Arts Editor: Mark Greaves Tel: 020 7448 3603 Fax: 020 7256 9728 E-mail: firstname.lastname@example.org
MEDIA MATTER Trivia to clutter a young man’s brain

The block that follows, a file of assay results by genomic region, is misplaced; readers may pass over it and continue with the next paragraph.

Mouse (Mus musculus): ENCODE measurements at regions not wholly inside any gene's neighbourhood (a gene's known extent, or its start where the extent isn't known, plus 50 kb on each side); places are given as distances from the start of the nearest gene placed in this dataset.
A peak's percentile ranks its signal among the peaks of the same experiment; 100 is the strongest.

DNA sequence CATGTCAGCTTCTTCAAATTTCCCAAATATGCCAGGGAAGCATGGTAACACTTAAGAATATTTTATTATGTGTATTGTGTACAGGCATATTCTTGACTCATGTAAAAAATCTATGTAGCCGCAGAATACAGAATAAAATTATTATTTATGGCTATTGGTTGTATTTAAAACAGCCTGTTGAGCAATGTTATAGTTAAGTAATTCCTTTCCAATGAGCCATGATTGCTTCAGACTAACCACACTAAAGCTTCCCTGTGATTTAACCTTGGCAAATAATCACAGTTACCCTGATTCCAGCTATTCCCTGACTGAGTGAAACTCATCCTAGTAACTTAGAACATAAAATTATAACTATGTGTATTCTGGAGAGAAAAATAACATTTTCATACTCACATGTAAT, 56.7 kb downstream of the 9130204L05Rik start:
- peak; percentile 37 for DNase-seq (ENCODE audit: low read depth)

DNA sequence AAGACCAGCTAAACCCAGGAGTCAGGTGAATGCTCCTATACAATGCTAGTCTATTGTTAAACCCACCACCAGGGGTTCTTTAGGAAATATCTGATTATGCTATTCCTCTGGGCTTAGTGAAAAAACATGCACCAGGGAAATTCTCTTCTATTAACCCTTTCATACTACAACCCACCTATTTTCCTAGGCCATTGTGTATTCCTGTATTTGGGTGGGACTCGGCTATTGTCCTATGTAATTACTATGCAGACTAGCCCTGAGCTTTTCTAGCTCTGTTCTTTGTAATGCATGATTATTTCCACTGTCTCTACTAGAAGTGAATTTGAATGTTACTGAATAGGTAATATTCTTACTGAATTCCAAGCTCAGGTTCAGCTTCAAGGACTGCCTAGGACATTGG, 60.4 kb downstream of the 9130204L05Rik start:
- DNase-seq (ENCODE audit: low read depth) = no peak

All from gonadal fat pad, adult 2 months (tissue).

Last week, as part of the festive socialising that seems to start just after Remembrance Sunday these days, I ran into a young friend of mine now in his second year reading English at Cambridge. Next term he has to get going on an optional dissertation, and the topic he has submitted for the approval of his masters concerns the depiction of “the state” in television drama. The inverted commas are mine, of course. I have always been uncomfortable with the notion of “the state”, as opposed to a state, for it is an abstract credited with volition, like “society” and “media” used as a singular noun. Noble Romans invoked the term as an ideal greater than the corrupt and murderous egomaniacs who often acted in its name. But in our own time it became, in its National and International Socialist forms, an object of veneration supplanting God, a vacuum swiftly filled by the demonic. But it is not a doctorate this guy has to write. My first reaction was joy at the opportunity to be of some assistance to a young man in his academic career; that is to be a rambling old bore, cluttering his eager young brain with trivia I just happen to know. Over the years the Christmas edition of this column has often been filled with a quiz; but this time I’m adding a new twist, by inviting readers to supply the answers I can’t remember to questions, arising from the subject described above, that have only occurred to me, briefly, when I’ve been nowhere near a library or a computer. In the early 1970s there was a drama serial called Enemy of the State , in which an Englishman was induced to do a bit of informal spying in Moscow, and found himself up before a Soviet court. I can hum the theme tune, and I can see the lead actor’s face and hear his voice, but I can’t remember his name. Who was cabinet secretary before Sir Humphrey Appleby, when Jim Hacker was just Secretary of State for Administrative Affairs? What was the name of the prime minister played by Ray